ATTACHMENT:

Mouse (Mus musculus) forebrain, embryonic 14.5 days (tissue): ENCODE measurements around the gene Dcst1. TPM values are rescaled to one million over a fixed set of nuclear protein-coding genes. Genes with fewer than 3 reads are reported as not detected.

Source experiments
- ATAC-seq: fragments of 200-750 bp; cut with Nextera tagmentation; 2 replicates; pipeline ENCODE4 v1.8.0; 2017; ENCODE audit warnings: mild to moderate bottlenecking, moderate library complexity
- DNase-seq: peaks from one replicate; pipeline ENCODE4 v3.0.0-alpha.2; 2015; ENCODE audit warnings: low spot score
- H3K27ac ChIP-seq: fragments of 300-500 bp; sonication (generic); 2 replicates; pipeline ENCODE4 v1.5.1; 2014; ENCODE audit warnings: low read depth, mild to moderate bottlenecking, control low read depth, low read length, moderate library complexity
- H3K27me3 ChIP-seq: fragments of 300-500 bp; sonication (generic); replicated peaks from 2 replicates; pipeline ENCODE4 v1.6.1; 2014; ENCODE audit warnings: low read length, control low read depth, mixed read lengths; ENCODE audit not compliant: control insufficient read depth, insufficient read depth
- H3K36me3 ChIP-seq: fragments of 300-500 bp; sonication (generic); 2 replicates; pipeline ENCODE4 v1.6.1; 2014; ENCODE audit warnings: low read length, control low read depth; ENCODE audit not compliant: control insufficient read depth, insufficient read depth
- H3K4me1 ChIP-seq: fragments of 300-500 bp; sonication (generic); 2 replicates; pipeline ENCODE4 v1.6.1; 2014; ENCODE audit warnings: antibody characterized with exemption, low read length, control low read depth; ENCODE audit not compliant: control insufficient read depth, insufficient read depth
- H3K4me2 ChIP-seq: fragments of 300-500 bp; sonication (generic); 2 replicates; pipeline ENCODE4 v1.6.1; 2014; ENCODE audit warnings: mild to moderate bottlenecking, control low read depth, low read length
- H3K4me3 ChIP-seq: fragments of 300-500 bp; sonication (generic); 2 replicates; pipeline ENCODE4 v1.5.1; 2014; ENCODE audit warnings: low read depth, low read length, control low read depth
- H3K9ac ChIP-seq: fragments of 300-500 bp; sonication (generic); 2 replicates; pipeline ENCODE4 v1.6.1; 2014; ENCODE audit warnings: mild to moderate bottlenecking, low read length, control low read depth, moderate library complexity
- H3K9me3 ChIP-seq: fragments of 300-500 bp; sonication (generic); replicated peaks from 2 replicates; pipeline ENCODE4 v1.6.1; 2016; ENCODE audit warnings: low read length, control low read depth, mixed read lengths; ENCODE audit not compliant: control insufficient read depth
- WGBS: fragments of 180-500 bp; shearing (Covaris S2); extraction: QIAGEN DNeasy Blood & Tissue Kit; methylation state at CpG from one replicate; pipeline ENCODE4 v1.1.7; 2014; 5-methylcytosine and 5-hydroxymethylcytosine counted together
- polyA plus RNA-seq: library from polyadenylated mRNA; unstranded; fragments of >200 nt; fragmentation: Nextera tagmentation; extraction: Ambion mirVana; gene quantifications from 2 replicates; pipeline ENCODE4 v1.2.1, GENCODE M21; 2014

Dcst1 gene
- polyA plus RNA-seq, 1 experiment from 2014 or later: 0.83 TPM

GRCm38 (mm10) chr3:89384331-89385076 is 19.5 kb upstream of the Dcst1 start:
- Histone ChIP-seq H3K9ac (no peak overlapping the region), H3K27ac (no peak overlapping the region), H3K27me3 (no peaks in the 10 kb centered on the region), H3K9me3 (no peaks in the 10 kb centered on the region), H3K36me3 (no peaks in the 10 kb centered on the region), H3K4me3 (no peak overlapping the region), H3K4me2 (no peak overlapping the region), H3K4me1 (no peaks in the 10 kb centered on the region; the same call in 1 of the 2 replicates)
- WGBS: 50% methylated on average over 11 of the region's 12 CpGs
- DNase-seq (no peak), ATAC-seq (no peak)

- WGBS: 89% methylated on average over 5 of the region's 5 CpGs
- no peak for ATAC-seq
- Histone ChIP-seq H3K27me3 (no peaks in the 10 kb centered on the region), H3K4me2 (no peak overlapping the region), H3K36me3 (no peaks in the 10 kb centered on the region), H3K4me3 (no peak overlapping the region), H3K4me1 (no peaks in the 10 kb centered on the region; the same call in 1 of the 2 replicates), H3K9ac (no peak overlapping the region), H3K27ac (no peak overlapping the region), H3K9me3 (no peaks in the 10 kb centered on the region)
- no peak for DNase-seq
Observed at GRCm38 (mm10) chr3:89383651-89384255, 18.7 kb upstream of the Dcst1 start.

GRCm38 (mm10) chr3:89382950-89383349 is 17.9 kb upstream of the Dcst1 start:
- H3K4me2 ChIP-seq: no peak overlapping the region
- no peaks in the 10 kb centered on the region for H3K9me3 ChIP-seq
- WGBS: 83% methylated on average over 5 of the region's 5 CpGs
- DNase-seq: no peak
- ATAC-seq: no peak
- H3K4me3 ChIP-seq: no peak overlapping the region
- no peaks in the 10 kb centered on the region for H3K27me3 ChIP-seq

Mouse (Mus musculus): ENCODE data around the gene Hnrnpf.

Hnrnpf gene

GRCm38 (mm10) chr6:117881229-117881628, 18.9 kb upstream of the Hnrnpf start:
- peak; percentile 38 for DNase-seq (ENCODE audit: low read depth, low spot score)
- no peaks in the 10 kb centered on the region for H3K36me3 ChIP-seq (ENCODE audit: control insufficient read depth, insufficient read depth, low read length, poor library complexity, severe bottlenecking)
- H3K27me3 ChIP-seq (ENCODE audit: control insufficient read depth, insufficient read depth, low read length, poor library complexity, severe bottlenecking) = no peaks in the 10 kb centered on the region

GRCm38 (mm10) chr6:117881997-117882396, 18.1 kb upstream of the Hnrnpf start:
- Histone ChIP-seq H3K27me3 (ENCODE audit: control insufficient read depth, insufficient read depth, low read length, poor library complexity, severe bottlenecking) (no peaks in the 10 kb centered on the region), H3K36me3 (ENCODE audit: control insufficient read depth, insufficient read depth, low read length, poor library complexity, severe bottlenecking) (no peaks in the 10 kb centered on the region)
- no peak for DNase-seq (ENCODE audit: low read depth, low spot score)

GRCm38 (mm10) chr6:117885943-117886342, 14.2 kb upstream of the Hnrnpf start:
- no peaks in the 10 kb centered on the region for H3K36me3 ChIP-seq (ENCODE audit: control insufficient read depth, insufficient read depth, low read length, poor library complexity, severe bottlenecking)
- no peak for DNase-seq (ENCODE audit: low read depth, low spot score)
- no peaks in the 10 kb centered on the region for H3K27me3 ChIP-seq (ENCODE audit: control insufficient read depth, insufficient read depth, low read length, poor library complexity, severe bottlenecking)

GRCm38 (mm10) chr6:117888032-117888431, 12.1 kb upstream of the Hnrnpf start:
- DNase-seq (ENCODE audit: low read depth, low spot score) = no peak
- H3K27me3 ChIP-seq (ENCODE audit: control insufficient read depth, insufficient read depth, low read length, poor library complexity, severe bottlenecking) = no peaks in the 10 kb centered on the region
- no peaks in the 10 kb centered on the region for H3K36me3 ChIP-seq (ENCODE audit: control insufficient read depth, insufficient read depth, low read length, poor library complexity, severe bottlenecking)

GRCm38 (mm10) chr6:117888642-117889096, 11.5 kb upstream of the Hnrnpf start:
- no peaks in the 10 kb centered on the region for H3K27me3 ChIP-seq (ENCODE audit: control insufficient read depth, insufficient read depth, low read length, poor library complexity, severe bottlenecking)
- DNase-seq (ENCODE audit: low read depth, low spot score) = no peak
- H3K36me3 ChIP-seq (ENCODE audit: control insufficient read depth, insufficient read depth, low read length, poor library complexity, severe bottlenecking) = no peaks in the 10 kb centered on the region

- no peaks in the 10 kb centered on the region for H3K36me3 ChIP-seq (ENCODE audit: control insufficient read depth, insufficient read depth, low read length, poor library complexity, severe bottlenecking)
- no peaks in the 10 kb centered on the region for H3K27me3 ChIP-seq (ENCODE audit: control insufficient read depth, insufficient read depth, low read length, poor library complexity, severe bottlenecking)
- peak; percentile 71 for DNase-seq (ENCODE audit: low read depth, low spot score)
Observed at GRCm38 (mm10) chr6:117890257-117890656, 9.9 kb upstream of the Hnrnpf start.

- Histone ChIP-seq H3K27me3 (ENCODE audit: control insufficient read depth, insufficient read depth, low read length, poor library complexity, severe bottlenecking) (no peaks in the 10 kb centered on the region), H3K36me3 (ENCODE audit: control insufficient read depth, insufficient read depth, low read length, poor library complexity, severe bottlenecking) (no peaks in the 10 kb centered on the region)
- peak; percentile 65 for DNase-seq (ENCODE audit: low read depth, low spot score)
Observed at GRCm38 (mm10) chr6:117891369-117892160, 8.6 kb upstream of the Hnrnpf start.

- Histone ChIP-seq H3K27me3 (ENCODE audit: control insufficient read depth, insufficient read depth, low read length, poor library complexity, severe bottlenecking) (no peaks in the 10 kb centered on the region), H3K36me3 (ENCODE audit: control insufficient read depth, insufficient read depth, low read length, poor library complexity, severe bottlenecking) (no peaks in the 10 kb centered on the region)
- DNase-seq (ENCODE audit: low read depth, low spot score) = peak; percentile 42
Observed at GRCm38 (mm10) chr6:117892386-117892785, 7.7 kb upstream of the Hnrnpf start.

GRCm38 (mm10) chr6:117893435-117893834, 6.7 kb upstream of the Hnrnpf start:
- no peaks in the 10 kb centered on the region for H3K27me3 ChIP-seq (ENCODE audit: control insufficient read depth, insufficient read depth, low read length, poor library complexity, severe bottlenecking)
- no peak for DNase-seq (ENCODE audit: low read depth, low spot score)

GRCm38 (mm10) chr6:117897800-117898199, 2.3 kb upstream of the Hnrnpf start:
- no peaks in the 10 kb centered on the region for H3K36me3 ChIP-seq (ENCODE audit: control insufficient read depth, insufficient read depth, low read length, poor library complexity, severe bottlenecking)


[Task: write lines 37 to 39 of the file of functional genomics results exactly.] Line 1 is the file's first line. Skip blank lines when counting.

- peak; percentile 38 for DNase-seq (ENCODE audit: low read depth, low spot score)
- no peaks in the 10 kb centered on the region for H3K36me3 ChIP-seq (ENCODE audit: control insufficient read depth, insufficient read depth, low read length, poor library complexity, severe bottlenecking)
- H3K27me3 ChIP-seq (ENCODE audit: control insufficient read depth, insufficient read depth, low read length, poor library complexity, severe bottlenecking) = no peaks in the 10 kb centered on the region